Find all values of $x \in \mathbb R$ for which the series $\sum_{n=1}^\infty \frac{(-1)^nx^n}{n}$ is $(i)$ absolutely convergent, $(ii)$ convergent in the usual sense.

My solutions: (can someone tell me if I am correct?) Is the radius of convergence the same for absolute and normal convergence, so we only have to check the endpoints separately in both cases?

$(i)$ Apply the ratio test for power series to the sequence $a_n$ := $\frac{(-1)^n}{n}$. We have $R = $$\lim_{n\to \infty} |\frac{a_{n+1}}{a_{n}}| = \lim_{n\to \infty}\frac{n} {n+1}$ $=1$. So the series definitely converges for $x \in (-1,1)$.

Check endpoints: $x=1$: $\sum_{n=1}^\infty \frac{1}{n}$ diverges as harmonic series.

$x=-1$: $\sum_{n=1}^\infty \frac{1}{n}$ diverges by harmonic series.

So $x \in (-1,1)$.

$(ii)$ The radius of convergence is $1$ so definitely converges for $x \in (-1,1)$.

$x=1$: $\sum_{n=1}^\infty \frac{(-1)^n}{n}$ converges by alternating series test.

$x=-1$: $\sum_{n=1}^\infty \frac{1}{n}$ diverges by linearity of summation and harmonic series.

So for conditional convergence: $x \in (-1,1]$.

  • 1
    $\begingroup$ The radii of convergence and absolute convergence of the series $\sum a_nx^n$ coincide as they are equal to $\sup\{r\,:\, a_nx^n\to 0,\ |x|< r\}.$ Observe that $a_nx^n\to 0$ iff $|a_nx^n|\to 0.$ $\endgroup$ Commented Jan 17, 2023 at 1:47

2 Answers 2


We consider the more general problem: For what complex values of $z$ does the series $$\sum_{n=1}^\infty \frac{(-1)^n z^n}{n}$$ converge? The concept of radius of convergence comes arises naturally in the two-dimensional complex plane.

The radius of convergence is $R = 1/\alpha$, where $ \alpha = \limsup_{n\rightarrow\infty}\sqrt[n]{|c_n|}$, where the power series is written $\sum c_n z^n$. In our case $R = 1$ (where $\limsup$ is also equal to the ordinary limit). The root test asserts that the series converges for $|z|< R$, and diverges for $|z| > R$, but says nothing about the points on the circle $|z| =R$. Note that if $|z|< R$ ($|z|>R$), then the series converges (diverges) both normally and absolutely. The radius of convergence is the only place where we may have one but not the other, but there it tells us nothing about either case, and other methods must be used, as you note. There is only one radius of convergence; there isn't one for absolute convergence and another for (ordinary) convergence.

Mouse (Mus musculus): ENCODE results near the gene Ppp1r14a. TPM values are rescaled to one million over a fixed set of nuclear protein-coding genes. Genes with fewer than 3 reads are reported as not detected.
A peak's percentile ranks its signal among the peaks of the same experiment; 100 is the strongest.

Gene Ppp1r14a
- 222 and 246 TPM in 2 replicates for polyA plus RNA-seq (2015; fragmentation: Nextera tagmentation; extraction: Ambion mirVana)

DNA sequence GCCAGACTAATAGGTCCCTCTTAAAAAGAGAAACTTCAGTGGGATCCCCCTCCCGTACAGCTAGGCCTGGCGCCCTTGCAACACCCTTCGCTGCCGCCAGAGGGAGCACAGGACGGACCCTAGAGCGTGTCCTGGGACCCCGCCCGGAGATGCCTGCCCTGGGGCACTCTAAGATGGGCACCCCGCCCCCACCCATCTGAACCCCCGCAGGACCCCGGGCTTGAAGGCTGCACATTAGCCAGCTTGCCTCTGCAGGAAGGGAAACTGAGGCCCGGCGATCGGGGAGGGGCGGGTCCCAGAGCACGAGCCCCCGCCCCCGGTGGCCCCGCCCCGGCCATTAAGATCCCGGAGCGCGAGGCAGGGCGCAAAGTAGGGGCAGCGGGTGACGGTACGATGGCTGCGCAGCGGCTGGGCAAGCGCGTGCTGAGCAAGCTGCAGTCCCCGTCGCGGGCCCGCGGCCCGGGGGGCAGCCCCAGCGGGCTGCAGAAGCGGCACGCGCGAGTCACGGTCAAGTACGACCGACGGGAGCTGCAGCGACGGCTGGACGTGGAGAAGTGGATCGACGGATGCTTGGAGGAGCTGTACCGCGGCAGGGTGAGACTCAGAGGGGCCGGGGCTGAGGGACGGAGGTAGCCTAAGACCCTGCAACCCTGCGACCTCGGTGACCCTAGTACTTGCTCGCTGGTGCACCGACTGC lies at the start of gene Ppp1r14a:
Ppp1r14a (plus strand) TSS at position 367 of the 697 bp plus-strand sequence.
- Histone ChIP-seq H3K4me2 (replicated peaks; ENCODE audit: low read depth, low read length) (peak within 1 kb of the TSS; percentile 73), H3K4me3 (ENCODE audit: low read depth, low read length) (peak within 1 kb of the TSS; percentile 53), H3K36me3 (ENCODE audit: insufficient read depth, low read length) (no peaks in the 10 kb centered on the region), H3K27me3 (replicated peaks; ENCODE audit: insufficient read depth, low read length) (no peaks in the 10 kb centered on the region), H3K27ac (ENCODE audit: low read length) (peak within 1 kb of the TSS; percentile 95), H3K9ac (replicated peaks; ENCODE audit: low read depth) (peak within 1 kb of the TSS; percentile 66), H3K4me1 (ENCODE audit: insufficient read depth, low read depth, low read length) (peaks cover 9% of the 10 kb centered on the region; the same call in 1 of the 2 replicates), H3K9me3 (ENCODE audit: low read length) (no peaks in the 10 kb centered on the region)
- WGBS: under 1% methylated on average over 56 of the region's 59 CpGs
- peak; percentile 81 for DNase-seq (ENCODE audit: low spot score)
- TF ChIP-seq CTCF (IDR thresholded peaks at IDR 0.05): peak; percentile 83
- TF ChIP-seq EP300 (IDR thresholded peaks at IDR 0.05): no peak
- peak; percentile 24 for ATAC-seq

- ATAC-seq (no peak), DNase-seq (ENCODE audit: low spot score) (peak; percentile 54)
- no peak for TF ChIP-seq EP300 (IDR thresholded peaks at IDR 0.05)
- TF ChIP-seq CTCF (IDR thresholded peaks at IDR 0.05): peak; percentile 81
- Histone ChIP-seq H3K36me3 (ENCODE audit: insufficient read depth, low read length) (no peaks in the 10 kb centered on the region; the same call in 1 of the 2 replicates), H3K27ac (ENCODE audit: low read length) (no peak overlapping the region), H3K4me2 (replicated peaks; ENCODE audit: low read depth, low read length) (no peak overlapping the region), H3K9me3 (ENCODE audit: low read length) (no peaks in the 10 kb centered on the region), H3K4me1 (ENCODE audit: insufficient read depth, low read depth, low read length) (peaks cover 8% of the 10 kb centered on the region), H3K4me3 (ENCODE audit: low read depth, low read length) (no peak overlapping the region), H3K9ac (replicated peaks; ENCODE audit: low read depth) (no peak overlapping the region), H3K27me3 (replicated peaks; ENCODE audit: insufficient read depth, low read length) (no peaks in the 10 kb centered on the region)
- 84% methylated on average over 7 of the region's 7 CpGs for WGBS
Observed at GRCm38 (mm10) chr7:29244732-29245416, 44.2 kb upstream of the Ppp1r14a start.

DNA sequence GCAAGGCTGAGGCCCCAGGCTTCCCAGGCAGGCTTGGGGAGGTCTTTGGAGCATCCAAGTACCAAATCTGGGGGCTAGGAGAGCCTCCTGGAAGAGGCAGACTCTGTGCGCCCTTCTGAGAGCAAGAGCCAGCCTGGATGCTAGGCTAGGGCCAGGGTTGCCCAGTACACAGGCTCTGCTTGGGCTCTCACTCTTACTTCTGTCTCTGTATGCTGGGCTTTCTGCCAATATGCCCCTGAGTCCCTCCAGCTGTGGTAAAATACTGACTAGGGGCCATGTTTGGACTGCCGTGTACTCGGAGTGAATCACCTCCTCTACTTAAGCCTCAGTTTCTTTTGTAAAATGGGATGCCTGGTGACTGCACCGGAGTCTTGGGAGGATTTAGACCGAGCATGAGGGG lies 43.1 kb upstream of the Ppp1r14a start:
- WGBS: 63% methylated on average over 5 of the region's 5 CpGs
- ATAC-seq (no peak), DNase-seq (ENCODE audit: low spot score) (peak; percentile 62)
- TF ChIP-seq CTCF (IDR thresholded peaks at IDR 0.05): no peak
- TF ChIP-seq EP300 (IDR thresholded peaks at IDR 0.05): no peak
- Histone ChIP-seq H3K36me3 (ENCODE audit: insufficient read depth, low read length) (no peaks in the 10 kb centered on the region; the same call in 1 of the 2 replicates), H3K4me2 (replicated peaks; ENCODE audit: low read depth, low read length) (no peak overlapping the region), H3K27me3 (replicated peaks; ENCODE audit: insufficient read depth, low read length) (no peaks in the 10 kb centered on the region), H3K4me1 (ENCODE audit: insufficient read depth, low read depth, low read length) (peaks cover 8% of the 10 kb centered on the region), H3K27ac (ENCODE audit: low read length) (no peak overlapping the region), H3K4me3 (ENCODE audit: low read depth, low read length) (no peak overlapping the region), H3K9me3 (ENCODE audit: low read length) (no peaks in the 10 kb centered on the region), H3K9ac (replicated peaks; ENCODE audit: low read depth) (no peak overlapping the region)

Your solution is correct. More generally, the series can be shown to converge at all complex values with $|z|\le 1$ except $z = -1$. See, e.g., Rudin, Principles of Mathematical Analysis, Theorem 3.44. This series, by the way, is known as the Mercator (or Newton-Mercator) series, and can be obtained as the Taylor expansion of $-\log(1+z)$; note that at $z=-1$ the logarithm is infinite.


Your solution is correct.

Yes, it is correct that for a power series, the radius of absolute convergence is the same as the radius of convergence.

More specifically, for a power series,

  • if the radius of convergence is $0$, then it does not converge absolutely anywhere except at $0$
  • if the radius of the convergence is positive, then it converges absolutely inside the open disk of radius equal to the radius of convergence. Moreover, it does not converge anywhere outside the closed disk of radius equal to the radius of convergence. (If we are only concerned about real variable, replace "disk" by "interval".)

So, yes, you only have to check the endpoints of the interval separately in both cases, since whether it is convergent or absolute convergent is the same anywhere else.

I prefer to avoid speaking "the radius of normal convergence". The meaning of "the radius of convergence" is pretty much conventional and standard. There is no need to emphasize its "normal-ness", even in this context of comparison. An extra adjective might introduce some unintentional or unnecessary connotation.

  • $\begingroup$ @APassJack To confirm, is my solution correct ? $\endgroup$
    – user1071088
    Commented Jan 17, 2023 at 9:51
  • 1
    $\begingroup$ @NikitaMazepin Yes. Also see my updated answer. $\endgroup$
    – Apass.Jack
    Commented Jan 17, 2023 at 10:04

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